President Barack Obama may be igniting debate by going after a tax loophole, but analysts see little chance Congress will take action soon.» Read More
WASHINGTON— President Barack Obama says the downing of a passenger jet in Ukraine "may stiffen the spine of our European partners" as they consider additional sanctions against Russia. Obama welcomed Europe's earlier sanctions against Russia, but says the actions have come "not always as fast as we'd like."
President Barack Obama said on Thursday the Federal Reserve was "properly focused" on unemployment given the relatively tame pace of inflation in the country, offering a broad endorsement of Fed Chair Janet Yellen's policy approach.
He noted that the FAA ban came on the heels of last week's downing of a passenger jet by a missile in eastern Ukraine. Obama says that before lifting the ban, the FAA worked with Israel on a "checklist of concerns and mitigation measures" to ensure the safety of U.S. airlines. The FAA said the ban was imposed out of concern for the risk of planes being hit by Hamas rockets.
Diane Black, R- Tenn., who sponsored the bill. The White House says President Barack Obama supports making the tax credit permanent but that the administration opposes the bill because it would add $97 billion to the budget deficit over the next decade. The White House statement stopped short of threatening a veto.
Discussing increasing tensions in Russia and Ukraine, and President Obama's strategy in dealing with these countries, and the risk to Europe, with former Ambassador Nicholas Burns to NATO & Greece.
Discussing what kind of tax reform President Obama can realistically tackle in his second term, with Harold Ford, Jr., Morgan Stanley; Ben White, Politico; and Arthur Brooks, American Enterprise Institute.
CNBC senior contributor Larry Kudlow says broad based tax reform has been on the table for years, but President Obama is completely disengaged from Congressional Relations on this.
CNBC's Steve Liesman spoke to President Barack Obama about taxation strategies, and addressing inequality.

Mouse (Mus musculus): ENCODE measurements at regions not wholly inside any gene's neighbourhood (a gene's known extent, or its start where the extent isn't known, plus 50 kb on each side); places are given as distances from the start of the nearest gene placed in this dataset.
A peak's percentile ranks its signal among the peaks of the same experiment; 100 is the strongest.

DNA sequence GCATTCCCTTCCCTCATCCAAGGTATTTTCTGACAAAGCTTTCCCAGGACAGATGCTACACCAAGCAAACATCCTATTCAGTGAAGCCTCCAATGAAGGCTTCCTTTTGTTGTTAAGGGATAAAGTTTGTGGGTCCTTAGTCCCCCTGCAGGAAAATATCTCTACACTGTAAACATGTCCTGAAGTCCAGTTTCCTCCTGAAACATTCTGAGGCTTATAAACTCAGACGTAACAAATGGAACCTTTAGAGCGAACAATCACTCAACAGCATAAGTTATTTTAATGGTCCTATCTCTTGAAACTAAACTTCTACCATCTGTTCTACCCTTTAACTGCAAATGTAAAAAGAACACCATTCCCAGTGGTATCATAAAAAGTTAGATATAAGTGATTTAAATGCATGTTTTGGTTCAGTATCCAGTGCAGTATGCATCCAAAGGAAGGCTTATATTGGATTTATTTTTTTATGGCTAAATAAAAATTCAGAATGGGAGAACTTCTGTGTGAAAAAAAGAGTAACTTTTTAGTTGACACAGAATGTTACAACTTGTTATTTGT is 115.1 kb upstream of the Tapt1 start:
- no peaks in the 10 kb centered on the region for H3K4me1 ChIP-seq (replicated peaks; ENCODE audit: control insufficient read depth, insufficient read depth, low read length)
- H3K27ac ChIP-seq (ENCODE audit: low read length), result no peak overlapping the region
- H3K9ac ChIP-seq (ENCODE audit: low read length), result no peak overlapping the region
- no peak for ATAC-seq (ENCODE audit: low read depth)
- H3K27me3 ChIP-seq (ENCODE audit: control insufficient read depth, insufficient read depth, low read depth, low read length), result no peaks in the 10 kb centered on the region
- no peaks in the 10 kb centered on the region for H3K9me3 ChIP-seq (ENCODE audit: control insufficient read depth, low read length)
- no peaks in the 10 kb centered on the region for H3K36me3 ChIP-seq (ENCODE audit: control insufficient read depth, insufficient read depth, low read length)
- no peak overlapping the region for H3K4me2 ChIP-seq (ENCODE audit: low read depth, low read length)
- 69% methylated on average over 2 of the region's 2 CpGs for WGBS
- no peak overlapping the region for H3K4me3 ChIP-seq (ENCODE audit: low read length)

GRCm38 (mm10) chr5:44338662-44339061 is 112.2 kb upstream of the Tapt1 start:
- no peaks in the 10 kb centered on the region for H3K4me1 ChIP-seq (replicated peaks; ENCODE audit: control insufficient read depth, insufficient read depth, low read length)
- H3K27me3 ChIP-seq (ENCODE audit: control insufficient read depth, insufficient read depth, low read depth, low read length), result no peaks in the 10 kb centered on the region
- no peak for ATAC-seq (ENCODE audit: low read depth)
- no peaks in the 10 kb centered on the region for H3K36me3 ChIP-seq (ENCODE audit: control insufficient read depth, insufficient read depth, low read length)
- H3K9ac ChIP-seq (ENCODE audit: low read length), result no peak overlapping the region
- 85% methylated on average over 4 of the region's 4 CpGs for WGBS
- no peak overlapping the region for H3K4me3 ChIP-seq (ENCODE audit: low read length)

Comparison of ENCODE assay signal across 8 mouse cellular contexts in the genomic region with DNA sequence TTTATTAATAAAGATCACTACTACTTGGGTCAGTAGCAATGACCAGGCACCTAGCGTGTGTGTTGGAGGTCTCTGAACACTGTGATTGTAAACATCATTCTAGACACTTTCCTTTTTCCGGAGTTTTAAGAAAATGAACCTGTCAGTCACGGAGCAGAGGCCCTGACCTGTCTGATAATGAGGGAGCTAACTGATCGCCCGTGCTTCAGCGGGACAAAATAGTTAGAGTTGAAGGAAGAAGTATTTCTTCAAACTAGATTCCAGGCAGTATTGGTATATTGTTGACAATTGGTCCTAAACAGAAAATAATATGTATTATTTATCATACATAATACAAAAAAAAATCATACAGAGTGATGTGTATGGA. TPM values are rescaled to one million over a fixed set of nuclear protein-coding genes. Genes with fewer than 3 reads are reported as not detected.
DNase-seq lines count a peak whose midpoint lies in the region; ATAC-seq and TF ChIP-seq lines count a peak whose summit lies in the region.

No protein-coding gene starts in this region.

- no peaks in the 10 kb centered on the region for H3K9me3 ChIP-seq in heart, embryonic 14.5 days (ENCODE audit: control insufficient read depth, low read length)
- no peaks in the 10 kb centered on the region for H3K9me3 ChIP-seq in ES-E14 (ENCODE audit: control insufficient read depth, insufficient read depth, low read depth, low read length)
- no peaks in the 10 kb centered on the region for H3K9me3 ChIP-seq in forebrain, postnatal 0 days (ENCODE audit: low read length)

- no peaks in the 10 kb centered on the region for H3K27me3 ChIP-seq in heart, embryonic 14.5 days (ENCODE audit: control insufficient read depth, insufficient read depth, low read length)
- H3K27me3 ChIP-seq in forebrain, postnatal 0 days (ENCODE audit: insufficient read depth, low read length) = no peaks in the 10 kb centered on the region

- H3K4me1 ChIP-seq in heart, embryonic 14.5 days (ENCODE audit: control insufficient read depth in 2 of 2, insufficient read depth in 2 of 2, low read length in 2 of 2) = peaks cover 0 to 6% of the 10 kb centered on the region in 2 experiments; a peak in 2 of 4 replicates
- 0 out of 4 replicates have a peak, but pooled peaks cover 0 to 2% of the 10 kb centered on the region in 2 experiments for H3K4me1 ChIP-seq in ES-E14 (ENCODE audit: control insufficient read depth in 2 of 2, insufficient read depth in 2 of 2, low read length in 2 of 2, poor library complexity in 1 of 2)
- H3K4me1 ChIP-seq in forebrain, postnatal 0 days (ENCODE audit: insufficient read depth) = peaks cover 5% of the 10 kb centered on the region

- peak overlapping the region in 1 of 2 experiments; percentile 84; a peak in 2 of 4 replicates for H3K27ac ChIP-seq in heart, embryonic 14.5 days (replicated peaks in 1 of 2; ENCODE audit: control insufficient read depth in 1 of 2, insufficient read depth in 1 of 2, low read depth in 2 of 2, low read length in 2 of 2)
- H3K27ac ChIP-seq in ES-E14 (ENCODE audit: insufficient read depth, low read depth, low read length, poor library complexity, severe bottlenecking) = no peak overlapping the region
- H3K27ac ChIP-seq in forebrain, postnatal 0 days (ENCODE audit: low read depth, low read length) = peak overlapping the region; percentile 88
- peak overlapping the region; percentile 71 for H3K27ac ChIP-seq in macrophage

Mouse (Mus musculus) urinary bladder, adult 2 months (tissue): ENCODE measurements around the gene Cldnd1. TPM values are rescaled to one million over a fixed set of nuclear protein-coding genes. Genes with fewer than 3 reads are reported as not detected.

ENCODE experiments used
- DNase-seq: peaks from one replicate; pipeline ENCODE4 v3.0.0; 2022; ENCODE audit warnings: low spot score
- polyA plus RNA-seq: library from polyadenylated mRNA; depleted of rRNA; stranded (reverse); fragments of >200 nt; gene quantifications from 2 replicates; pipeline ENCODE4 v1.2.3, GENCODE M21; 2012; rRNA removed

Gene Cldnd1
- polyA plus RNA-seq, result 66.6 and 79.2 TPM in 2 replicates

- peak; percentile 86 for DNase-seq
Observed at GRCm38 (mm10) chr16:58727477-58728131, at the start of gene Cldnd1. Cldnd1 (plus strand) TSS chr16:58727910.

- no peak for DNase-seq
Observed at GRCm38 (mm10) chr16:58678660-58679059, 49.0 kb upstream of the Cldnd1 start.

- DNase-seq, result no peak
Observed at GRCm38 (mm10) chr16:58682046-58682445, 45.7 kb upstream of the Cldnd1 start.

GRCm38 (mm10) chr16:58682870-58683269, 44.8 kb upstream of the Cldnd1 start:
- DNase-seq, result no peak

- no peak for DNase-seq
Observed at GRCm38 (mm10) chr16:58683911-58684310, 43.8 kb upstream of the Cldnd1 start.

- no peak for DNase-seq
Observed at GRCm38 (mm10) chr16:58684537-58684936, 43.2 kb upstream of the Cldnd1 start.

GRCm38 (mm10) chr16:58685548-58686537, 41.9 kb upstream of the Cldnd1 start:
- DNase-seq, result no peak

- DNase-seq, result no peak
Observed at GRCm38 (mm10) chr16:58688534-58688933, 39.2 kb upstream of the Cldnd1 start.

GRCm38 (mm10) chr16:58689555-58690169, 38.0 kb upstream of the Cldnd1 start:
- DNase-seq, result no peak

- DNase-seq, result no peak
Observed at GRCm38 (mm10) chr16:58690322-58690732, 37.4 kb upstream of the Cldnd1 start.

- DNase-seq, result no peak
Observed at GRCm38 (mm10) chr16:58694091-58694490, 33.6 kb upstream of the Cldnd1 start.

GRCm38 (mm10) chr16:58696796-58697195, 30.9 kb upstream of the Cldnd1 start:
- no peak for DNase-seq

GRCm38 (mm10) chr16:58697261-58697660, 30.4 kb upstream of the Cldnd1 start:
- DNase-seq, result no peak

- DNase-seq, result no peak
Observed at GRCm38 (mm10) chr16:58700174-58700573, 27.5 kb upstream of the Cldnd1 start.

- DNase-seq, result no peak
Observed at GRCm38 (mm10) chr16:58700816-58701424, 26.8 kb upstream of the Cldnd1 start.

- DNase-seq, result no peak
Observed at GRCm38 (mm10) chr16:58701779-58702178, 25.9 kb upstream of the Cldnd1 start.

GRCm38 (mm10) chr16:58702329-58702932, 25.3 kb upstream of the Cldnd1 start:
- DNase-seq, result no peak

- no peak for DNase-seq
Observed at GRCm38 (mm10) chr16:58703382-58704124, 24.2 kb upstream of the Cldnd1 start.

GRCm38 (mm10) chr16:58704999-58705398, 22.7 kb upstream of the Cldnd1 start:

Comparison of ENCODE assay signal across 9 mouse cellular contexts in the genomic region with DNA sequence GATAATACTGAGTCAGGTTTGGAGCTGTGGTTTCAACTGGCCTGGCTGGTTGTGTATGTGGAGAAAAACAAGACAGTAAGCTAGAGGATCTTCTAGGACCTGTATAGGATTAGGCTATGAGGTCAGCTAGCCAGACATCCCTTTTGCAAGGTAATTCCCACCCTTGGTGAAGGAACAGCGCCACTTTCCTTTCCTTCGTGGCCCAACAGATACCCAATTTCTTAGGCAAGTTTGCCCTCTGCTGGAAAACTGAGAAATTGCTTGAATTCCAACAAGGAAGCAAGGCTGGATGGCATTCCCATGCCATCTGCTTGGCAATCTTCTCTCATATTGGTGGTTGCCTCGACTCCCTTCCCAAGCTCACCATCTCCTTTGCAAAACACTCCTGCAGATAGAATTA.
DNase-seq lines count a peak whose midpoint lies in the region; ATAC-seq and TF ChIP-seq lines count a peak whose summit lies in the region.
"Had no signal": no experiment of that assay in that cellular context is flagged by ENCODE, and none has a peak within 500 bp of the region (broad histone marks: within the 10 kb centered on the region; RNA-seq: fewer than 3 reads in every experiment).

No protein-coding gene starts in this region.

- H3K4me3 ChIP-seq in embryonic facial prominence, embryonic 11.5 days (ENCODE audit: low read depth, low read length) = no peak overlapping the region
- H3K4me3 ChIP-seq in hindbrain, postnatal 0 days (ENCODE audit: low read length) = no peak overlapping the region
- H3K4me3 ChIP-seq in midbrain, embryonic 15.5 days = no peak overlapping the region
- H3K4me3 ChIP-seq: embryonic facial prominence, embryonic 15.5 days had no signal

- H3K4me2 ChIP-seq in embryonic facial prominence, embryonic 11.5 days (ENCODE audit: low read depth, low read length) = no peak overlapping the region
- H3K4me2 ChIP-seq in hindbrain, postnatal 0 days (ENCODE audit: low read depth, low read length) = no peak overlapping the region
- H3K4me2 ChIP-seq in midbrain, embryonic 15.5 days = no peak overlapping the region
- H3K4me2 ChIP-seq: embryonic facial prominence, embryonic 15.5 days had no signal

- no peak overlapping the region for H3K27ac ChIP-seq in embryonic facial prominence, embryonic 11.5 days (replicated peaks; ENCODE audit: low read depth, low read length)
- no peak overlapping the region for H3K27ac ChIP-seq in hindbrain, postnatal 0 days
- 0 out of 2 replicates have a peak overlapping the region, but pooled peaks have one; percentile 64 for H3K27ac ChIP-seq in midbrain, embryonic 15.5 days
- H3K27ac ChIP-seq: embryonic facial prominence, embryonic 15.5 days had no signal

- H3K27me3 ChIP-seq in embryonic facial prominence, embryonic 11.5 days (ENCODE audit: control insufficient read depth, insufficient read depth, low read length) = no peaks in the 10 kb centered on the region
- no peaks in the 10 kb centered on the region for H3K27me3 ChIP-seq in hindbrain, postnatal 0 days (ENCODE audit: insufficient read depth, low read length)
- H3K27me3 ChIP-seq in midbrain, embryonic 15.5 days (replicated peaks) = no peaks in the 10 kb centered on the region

In an exclusive CNBC interview, President Obama took aim at tax inversions. Watch the interview here.
In an exclusive interview with CNBC's Steve Liesman, President Obama says Russian involvement in the downing of Malaysian Airlines Flight MH17 may "stiffen the spine" of US partners in Europe.
At least eight European law firms are pitching their services to major U.S. law firms and Wall Street banks, hoping that U.S. companies considering an inversion choose Ireland, Britain or the Netherlands for their new tax domicile, according to people with knowledge of the matter.
CNBC's Steve Liesman; Larry McDonald, Newedge; Jim Lacamp, UBS; and James Pethokoukis, American Enterprise Institute, discuss tax reform, and what President Obama can do to fix the system.
President Obama may want to end tax inversions, but one economist says this is why the president probably won't accomplish it.
Due to his limited time left in office, former Gov. Ed Rendell (D-Pa.), and Tony Fratto, Hamilton Place Strategies, discuss if President Obama has any real power left to influence policy change in infrastructure and tax code.
Velma Hart, Thurgood Marshall College Fund CFO, discusses what she expects to hear from President Obama in his interview with CNBC's Steve Liesman. Hart says this country is going through major challenges adversely affecting the people.
CNBC's Steve Liesman says he will be addressing the country's tax issue with President Obama after White House officials have expressed concern over inversions.
WASHINGTON, July 24- Republicans in the U.S. Congress, mindful of voter anger over past budget showdowns, are preparing legislation to keep the government open beyond Sept. 30 when existing funding expires.
CNBC's Eamon Javers reports how President Obama stacks up against other presidents in regards to fundraising in the first and second terms.
Discussing President Obama's second term agenda, with Ylan Mui, The Washington Post, and Joe Lavorgna, Deutsche Bank chief U.S. economist.
CNBC's Steve Liesman provides a preview of what he'll be asking President Obama when he interviews him on the economy, including his position on tax inversion legislation.